When the Virtual Chassis forms, the slots for line cards (FPCs) that do not host Virtual Chassis ports are renumbered to reflect the slot numbering and offsets used in the Virtual Chassis instead of the physical slot numbers where the line card is actually installed. In a two-member MX Series Virtual Chassis, member 0 in the Virtual Chassis uses FPC slot numbers 0 through 11 with no offset, and member 1 uses FPC slot numbers 12 through 23, with an offset of 12.

For example, a 10-Gigabit Ethernet interface that appears as xe-14/2/2 (FPC slot 14, PIC slot 2, port 2) in the show interfaces command output is actually physical interface xe-2/2/2 (FPC slot 2, PIC slot 2, port 2) on member 1 after deducting the FPC slot numbering offset of 12 for member 1.

The slot numbering for Virtual Chassis ports uses the physical slot number where the Virtual Chassis port is configured. For example, vcp-3/2/0 is configured on physical FPC slot 3, PIC slot 2, port 0.

Virtual Chassis Control Protocol

An MX Series Virtual Chassis is managed by the Virtual Chassis Control Protocol (VCCP), which is a dedicated control protocol based on IS-IS. VCCP runs on the Virtual Chassis port interfaces and performs the following functions in the Virtual Chassis:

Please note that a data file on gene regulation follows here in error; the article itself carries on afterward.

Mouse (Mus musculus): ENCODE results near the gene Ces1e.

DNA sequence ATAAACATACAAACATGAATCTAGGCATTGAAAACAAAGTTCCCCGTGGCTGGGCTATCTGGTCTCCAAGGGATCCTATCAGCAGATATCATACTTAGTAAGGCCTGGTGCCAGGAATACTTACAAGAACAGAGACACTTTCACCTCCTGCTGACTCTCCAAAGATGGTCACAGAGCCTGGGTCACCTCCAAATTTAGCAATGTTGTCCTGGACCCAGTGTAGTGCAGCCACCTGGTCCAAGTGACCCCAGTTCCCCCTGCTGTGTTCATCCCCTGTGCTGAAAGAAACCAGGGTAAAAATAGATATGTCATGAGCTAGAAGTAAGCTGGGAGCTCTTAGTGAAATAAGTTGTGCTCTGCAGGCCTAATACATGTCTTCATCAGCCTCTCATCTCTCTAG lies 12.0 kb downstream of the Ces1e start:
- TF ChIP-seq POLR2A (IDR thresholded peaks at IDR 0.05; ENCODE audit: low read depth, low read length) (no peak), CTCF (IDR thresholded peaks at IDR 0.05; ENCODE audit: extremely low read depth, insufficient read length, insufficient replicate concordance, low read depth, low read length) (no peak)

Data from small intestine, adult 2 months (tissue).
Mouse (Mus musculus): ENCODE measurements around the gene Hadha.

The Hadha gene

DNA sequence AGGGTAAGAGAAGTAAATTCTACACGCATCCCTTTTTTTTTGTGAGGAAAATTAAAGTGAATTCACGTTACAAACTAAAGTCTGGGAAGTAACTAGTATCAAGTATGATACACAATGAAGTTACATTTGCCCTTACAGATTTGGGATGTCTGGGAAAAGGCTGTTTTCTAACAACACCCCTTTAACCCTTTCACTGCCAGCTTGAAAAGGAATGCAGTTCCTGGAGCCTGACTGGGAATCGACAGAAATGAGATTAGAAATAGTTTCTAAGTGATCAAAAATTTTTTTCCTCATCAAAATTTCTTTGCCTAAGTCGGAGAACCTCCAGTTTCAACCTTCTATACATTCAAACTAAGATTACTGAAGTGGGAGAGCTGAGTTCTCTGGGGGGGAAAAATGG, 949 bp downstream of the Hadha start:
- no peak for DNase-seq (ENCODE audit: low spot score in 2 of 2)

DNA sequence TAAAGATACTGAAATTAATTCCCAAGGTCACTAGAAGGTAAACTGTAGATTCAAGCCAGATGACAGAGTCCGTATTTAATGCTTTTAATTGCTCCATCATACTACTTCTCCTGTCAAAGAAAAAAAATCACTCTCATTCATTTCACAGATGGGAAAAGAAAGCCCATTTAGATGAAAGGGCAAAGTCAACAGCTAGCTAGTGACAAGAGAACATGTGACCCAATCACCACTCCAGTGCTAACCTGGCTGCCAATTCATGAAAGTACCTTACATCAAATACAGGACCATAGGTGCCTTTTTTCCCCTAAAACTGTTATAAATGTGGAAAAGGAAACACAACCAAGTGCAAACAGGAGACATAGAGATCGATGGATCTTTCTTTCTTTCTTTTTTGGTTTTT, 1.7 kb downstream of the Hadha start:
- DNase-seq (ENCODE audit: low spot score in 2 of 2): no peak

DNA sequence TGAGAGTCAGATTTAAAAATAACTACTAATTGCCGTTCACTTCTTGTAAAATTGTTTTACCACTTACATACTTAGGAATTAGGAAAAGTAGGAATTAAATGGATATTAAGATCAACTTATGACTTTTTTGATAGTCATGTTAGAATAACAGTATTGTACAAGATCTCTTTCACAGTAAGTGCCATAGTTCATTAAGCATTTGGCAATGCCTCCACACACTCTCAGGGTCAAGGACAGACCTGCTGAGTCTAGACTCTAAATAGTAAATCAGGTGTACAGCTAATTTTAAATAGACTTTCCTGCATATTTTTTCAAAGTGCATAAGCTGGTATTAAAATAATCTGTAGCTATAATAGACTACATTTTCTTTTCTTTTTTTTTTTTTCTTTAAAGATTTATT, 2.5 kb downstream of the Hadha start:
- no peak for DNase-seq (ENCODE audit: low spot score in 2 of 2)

• Discovers and builds the Virtual Chassis topology

  • Runs the primary-role election algorithm to determine the Virtual Chassis primary router

  • Establishes the interchassis routing table to route traffic within the Virtual Chassis

Like IS-IS, VCCP exchanges link-state PDUs for each member router to construct a shortest path first (SPF) topology and to determine each member router’s role (primary or backup) in the Virtual Chassis. Because VCCP supports only point-to-point connections, no more than two member routers can be connected on any given Virtual Chassis port interface.